In our conversations so far you’ve stressed the importance of a balanced portfolio in which risk and return are in line with your requirements to maximize the return by 2025 when you’re planning to buy a second home in Italy. Based on the portfolio analyses we’d like to make the following recommendations to maximize the return on your investment whilst minimizing risk. Adding an additional security class with a lower beta and redefining the weight of the existing securities as will reduce the volatility of your portfolio and will reduce it’s exposure to systemic risk.
Systemic risk in your portfolio
When looking at volatility we distinguish diversifiable risk (ie. firm-specific or idiosyncratic) and non-diversifiable risk (ie. systemic or economy-wide). Your current portfolio is well diversified in regards to different security classes (45% stock, 35% real estate and 20% bonds) and regions (40% China, 35% UK, 20% Europe and approx 5% Global). As stock securities trade at an average Beta of 1.17 and real estate at 0.94 your portfolio is exposed to systemic risk with a factor of approx 1 which means that the portfolio co-varies with the overall market return. Whereby stock securities vary more than proportionally with the market return at an x 1.17 multiplier. Again, the Beta is calculated on the historical sensitivity of the stock against the market benchmark used in the analyses of the individual securities.
Additional asset class
Since you stressed the requirement not to have individual stocks in your portfolio, otherwise we would have added Virtue (Beta of -0.87) or FlowTraders (Beta of -1.26), we propose adding iShares Gold Trust to your portfolio given its low exposure to systemic risk and good results with other investors with similar short to mid-term portfolio return requirements.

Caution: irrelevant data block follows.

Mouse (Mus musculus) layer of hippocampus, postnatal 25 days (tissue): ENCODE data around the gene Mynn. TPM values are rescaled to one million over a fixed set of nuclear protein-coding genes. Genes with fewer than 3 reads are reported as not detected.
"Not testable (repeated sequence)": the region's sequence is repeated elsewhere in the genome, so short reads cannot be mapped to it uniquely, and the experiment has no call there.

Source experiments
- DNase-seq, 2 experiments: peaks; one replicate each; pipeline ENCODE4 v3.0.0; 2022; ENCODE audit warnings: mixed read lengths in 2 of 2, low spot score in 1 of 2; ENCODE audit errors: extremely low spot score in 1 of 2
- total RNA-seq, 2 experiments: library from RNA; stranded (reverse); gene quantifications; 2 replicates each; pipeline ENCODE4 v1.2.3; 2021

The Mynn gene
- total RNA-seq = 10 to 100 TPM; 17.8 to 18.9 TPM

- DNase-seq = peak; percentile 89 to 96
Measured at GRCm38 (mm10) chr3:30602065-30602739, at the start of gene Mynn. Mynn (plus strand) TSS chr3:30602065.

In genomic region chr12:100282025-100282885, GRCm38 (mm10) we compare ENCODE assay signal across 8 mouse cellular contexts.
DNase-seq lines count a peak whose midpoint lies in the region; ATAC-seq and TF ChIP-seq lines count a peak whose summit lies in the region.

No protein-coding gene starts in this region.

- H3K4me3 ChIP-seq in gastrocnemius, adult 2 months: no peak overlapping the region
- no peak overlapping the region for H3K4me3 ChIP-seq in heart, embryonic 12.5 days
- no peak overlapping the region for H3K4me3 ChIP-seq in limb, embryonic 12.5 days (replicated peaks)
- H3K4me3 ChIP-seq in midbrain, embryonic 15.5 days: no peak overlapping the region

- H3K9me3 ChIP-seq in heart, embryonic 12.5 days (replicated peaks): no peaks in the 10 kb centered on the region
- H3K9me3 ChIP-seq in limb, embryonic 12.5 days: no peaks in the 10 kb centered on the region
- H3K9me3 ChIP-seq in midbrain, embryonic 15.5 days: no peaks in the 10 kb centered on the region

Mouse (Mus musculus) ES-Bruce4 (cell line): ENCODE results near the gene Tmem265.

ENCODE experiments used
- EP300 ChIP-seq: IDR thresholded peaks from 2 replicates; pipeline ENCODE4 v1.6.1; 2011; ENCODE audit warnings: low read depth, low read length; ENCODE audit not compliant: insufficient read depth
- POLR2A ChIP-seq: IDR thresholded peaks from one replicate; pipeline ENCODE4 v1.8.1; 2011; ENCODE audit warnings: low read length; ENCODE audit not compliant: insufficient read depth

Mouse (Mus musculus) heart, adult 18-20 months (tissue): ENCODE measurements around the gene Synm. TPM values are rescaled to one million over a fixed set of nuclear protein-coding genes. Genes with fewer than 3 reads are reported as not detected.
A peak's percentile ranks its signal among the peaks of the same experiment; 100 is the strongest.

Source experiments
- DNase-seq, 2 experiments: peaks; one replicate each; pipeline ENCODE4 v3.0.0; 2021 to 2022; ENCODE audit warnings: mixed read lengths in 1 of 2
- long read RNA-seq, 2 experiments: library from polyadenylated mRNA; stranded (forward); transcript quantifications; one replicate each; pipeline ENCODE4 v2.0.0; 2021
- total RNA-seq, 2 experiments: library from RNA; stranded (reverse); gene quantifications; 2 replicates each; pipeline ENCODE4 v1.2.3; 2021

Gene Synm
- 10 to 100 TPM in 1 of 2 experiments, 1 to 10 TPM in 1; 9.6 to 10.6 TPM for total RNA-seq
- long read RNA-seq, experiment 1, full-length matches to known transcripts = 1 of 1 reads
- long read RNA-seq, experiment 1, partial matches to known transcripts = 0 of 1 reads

Maximum return portfolio
Given the three states of the world, we’ve calculated what the maximum return on your portfolio would look like by changing the portfolio weight of the assets favorably to the return they deliver, whilst still diversifying with a minimum of 5% and not going short. Even though the outcome of 2.4% return at 4.8% volatility might look interesting on a first glimpse, we don’t think it’s wise to allocate 80% of your portfolio to one asset class as this will leave you overly exposed to the performance of IUKP.MI in this case. Given the political climate in the UK and the looming Brexit end October 2019 we strongly recommend not to exceed the current allocation of 35% in your portfolio.
We recommend the following split across the securities in your portfolio whereby MCHI is brought back to 20% and IAU is introduced to the portfolio at 20% weight. This portfolio mix brings volatility down from 3.7% to 2.8% and the return up from -2.11% to 0.29%. Furthermore the Sharpe ratio of the portfolio will rise to -0.52.
Final words on the recommendation
With ongoing concerns that the economy will fall off a cliff any time soon, and to be fair this is being said for years now, we do see the political climate changing and we are concerned. Growth is slowing down, inflation is record low, interest rates remain low, and a bubble seems to be in the making. For China (40% of the portfolio) for example we see that the economy grew by 6% in the third quarter, the slowest annual rate in 30 years as the trade war is taking its toll. Therefore we’re looking to derisk the portfolio with negative beta securities and a further focus on low-risk securities whilst sacrificing some return in comparison to the last 5 years we’ve managed your portfolio. With 5 years to go until your financial objectives, we feel it’s the right time to derisk the portfolio.